Cilium

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A cilium (plural cilia) is an organelle found in eukaryotic cells. Cilia are slender protuberances that project from the much larger cell body.[1]

There are two types of cilia: motile cilia and non-motile, or primary cilia, which typically serve as sensory organelles. In eukaryotes, cilia and flagella together make up a group of organelles known as undulipodia.[2] Eukaryotic cilia are structurally identical to Eukaryotic flagella, although distinctions are sometimes made according to function and/or length.[3]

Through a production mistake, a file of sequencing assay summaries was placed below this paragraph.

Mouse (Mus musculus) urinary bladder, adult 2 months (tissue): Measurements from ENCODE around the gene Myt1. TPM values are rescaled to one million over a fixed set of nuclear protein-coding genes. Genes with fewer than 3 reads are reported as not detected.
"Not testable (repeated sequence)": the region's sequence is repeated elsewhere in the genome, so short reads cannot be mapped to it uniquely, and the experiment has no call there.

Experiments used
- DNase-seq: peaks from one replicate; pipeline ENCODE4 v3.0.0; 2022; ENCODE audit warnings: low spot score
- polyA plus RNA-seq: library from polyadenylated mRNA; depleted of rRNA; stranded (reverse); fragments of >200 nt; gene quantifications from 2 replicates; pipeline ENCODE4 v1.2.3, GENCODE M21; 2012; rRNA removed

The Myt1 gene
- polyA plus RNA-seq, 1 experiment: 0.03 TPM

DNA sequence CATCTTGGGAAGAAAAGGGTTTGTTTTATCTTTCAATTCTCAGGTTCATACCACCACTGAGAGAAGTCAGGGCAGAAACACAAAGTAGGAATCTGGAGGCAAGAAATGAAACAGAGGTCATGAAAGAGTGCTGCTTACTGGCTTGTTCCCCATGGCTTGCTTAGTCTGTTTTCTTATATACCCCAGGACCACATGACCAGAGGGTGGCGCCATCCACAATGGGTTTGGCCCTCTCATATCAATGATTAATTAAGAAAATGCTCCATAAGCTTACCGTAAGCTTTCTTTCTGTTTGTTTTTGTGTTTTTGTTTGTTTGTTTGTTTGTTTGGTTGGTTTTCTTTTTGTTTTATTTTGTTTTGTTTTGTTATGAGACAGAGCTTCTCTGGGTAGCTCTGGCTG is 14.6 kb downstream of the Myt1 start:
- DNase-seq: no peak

Contents

Types and distribution

Cilia are rare in most plants, occurring most notably in cycads.[citation needed]

Cilia can be divided into primary and motile forms.[4]

Motile cilia

Larger eukaryotes, such as mammals, have motile cilia as well. Motile cilia are usually present on a cell's surface in large numbers and beat in coordinated waves.[5]

Ciliates are microscopic organisms that possess motile cilia exclusively and use them for either locomotion or to simply move liquid over their surface.

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